In addition to the medical expert's evaluations, Plaintiff's friend, Edith Feldser, submitted a Third Party Function Report detailing her knowledge of Plaintiff's situation. (Tr. 205-12). This report largely confirmed that Plaintiff is mostly independent in activities of daily living. ( See Tr. 205-212). Feldser indicated that Plaintiff "fears going outside" and suffers from panic attacks, but also that Plaintiff lives alone, sometimes prepares her own meals, and does her own cleaning and laundry. ( See Tr. 205-07, 212).

Based on Plaintiff's RFC and vocational profile (age, education, and past work experience), the ALJ elicited testimony from vocational expert Dr. William Green, indicating that a hypothetical individual, who was similarly situated in the relevant respects could perform Plaintiff's past relevant work as a manager, a waitress, and a cook. (Tr. 65, 89-92). Based on the vocational expert's testimony, Plaintiff's testimony, and the rest of the record at the time of the hearing, the ALJ found that Plaintiff was not disabled under the Act. (Tr. 66).

II. ALJ Decision

Disability under the Act is determined under a five-step analysis. 20 C.F.R. 404.1520. First, the ALJ must determine whether the claimant is engaging in substantial gainful activity. Id. § 404.1520(a)(4)(i). "Substantial work activity" is work activity that involves doing significant physical or mental activities. Id. § 404.1572(a). "Gainful work activity" is work that is done for pay or profit. Id. § 404.1572(b). If the ALJ finds that the claimant engages in substantial gainful activity, then the claimant cannot claim disability. Id. § 404.1520(b). Second, the ALJ must determine whether the claimant has a medically determinable impairment or a combination of medical impairments that significantly limits the claimant's ability to perform basic work activities. Id. § 404.1520(a)(4)(ii). Absent such impairment, the claimant may not claim disability. Id. Third, the ALJ must determine whether the claimant's impairment meets or medically equals the criteria of an impairment listed in the federal regulations. See id. §§ 404.1520(d), 404.1525, 404.1526. If such criteria are met, the claimant is declared disabled. Id. § 404.1520(a)(4)(iii).

If the claimant does not fulfill the requirements necessary to be declared disabled under the third step, the ALJ may still find disability under the next two steps of the analysis. The ALJ must first determine the claimant's residual functional capacity ("RFC"), which refers to the claimant's ability to work despite her impairments. Id. § 404.1520(e). In the fourth step, the ALJ determines whether the claimant has the RFC to perform past relevant work. Id. § 404.1520(a)(4)(iv). If the claimant is determined to be capable of performing past relevant work, then the claimant is deemed not disabled. Id. If the ALJ finds the claimant unable to perform past relevant work, then the analysis proceeds to the fifth and final step. Id. § 404.1520(a)(4)(v). In the last part of the analysis, the ALJ must determine whether the claimant is able to perform any other work commensurate with her RFC, age, education, and work experience. Id. § 404.1520(g). Here, the burden of proof shifts from the claimant to the ALJ to prove the existence, in significant numbers, of jobs in the national economy that the claimant can do given her RFC, age, education, and work experience. Id. §§ 404.1520(g), 404.1560(c).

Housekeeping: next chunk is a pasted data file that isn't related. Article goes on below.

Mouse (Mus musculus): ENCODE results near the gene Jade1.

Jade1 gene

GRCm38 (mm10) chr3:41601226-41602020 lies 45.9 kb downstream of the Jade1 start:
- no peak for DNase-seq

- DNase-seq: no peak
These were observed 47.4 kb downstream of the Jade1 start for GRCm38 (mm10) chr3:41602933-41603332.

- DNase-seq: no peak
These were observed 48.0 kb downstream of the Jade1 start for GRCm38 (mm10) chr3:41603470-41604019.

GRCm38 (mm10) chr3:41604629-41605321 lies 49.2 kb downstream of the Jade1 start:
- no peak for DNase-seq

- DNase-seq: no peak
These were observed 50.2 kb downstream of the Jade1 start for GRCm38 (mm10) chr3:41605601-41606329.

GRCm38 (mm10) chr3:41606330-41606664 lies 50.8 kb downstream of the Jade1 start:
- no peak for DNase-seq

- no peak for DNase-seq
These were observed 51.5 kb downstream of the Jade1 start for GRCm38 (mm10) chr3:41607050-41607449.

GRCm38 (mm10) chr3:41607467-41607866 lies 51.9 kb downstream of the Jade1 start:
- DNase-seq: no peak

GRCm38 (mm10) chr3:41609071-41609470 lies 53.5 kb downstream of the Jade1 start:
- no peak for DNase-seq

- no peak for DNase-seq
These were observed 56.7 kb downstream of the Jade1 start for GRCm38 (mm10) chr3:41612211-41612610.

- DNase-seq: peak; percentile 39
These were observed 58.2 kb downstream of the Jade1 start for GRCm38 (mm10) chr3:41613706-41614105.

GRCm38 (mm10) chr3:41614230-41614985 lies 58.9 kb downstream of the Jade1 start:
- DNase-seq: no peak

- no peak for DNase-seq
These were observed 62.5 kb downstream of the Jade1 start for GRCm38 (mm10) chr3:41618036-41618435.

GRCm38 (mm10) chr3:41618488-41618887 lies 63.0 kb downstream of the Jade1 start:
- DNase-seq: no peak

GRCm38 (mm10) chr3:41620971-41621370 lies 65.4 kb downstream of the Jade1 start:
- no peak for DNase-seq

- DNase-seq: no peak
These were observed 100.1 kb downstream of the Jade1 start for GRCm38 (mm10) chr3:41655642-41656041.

In the present case, after considering the record in its entirety as it existed at that time, the ALJ determined that Plaintiff has not engaged in substantial gainful activity and has a combination of severe impairments of depression and panic disorder. (Tr. 60). However, with regard to the third prong, the ALJ determined that Plaintiff's impairment neither met nor equaled Listing 12.04 or Listing 12.06 under the Listings of Impairments, see 20 C.F.R. § 404.1520(a)(4)(iii). (Tr. 61). The ALJ noted that "[n]o medical expert has concluded that the claimant's impairments meet or equal a listed impairment." (Tr. 61). Next, the ALJ considered the requirements of "Paragraph B" of each Listing, each of which require the mental impairments to result in at least two of the following: marked restriction of activities of daily living; marked difficulties in maintaining social functioning; marked difficulties in maintaining concentration, persistence, or pace; or repeated episodes of decompensation, each for extended duration. See 20 C.F.R. Pt. 404, Subpt. P, App. 1. Because Plaintiff had no more than moderate restrictions or difficulties in each of these categories, and no episodes of decompensation, the ALJ found the "Paragraph B" criteria were not satisfied. For many of these same reasons, the ALJ also found that Plaintiff failed to present evidence establishing the presence of "Paragraph C" criteria, which requires repeated episodes of decompensation, propensity toward decompensation, or the need for highly supportive living arrangements. See id.